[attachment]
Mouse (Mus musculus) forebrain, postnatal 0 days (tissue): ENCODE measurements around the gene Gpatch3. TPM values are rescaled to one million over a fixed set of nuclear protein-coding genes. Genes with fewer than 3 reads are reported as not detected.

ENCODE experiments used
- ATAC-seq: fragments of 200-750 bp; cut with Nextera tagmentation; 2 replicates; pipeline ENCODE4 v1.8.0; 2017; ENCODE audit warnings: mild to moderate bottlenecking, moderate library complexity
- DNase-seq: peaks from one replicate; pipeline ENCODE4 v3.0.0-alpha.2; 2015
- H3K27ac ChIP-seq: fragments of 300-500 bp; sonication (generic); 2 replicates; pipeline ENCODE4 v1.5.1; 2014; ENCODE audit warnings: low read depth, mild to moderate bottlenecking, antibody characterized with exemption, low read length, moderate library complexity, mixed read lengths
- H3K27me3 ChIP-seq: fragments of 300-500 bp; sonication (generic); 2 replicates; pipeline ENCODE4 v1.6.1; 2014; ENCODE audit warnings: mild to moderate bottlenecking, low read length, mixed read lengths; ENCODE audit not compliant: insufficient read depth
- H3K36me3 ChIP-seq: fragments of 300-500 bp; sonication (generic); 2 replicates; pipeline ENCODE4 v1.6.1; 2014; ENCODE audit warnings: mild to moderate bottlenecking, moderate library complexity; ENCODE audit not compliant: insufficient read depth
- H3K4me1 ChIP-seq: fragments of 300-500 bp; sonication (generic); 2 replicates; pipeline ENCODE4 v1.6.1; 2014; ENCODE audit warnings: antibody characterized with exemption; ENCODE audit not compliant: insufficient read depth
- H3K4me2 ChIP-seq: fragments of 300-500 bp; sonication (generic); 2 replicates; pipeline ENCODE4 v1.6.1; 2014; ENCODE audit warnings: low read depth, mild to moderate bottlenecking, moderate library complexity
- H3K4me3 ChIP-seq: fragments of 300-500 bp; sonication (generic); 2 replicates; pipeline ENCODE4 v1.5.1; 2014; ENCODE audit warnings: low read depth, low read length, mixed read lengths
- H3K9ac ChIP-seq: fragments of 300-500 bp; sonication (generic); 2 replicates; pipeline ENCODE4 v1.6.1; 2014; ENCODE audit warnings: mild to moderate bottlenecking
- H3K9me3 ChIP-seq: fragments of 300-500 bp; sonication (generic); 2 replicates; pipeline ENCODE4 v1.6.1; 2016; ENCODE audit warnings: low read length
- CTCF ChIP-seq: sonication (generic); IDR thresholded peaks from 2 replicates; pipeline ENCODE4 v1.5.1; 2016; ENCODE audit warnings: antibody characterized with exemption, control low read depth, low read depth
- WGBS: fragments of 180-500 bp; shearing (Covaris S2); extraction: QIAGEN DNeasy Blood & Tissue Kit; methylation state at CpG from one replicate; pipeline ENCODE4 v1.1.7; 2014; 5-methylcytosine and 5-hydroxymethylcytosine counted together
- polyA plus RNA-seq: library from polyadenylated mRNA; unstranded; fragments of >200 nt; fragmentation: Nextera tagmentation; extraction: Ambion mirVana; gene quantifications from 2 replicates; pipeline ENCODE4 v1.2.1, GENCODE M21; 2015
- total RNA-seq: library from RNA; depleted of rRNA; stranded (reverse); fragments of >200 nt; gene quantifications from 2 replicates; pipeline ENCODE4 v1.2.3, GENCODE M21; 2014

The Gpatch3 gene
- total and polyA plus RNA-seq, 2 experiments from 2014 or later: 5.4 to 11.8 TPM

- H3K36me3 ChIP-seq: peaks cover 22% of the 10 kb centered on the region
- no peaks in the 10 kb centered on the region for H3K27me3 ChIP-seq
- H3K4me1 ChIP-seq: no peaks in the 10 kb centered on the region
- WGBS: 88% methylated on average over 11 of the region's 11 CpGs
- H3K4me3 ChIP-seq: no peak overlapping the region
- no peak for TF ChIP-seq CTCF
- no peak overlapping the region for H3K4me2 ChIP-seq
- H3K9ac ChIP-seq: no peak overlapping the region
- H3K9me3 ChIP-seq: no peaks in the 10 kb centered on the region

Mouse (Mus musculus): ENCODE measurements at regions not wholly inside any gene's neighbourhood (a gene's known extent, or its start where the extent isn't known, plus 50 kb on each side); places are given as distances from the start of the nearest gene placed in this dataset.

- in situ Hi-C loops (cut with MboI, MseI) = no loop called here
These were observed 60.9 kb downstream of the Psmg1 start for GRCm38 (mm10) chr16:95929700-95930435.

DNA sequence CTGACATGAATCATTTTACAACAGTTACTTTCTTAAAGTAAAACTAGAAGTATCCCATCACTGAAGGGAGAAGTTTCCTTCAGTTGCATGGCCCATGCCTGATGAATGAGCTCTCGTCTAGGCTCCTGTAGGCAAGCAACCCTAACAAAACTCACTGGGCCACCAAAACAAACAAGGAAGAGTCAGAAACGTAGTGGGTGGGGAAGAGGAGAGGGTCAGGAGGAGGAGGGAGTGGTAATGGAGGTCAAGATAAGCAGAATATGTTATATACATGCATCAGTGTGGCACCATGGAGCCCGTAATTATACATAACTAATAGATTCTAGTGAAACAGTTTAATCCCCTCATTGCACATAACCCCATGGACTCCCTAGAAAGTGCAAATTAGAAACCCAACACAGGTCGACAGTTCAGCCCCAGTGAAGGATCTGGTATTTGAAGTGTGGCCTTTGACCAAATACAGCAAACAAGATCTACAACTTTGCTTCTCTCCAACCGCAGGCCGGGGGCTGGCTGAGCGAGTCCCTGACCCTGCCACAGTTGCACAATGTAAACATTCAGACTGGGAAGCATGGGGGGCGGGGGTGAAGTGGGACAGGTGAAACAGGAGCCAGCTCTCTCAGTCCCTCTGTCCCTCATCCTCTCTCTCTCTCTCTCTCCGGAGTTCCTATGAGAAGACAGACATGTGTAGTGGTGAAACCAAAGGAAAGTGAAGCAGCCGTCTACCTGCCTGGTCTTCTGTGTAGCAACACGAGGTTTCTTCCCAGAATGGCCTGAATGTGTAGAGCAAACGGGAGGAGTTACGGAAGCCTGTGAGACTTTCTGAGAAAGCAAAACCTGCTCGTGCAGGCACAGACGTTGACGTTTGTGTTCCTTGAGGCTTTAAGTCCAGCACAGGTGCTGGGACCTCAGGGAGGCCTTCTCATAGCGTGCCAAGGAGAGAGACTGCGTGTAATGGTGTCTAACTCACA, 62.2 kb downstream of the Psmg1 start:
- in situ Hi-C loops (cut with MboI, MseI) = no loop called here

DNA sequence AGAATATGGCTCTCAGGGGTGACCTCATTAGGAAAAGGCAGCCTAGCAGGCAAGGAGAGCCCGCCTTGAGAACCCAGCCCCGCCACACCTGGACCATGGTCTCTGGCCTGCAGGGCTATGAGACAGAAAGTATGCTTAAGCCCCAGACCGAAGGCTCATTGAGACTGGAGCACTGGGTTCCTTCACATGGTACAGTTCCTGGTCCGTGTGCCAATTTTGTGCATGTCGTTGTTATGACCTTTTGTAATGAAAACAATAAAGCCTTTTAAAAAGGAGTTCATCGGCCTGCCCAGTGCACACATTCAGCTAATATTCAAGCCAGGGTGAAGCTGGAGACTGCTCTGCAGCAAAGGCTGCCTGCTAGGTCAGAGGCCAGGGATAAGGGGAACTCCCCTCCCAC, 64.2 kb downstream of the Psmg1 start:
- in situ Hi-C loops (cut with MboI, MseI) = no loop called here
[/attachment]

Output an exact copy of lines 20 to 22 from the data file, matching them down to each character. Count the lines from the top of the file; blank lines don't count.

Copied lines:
- no peaks in the 10 kb centered on the region for H3K27me3 ChIP-seq
- H3K4me1 ChIP-seq: no peaks in the 10 kb centered on the region
- WGBS: 88% methylated on average over 11 of the region's 11 CpGs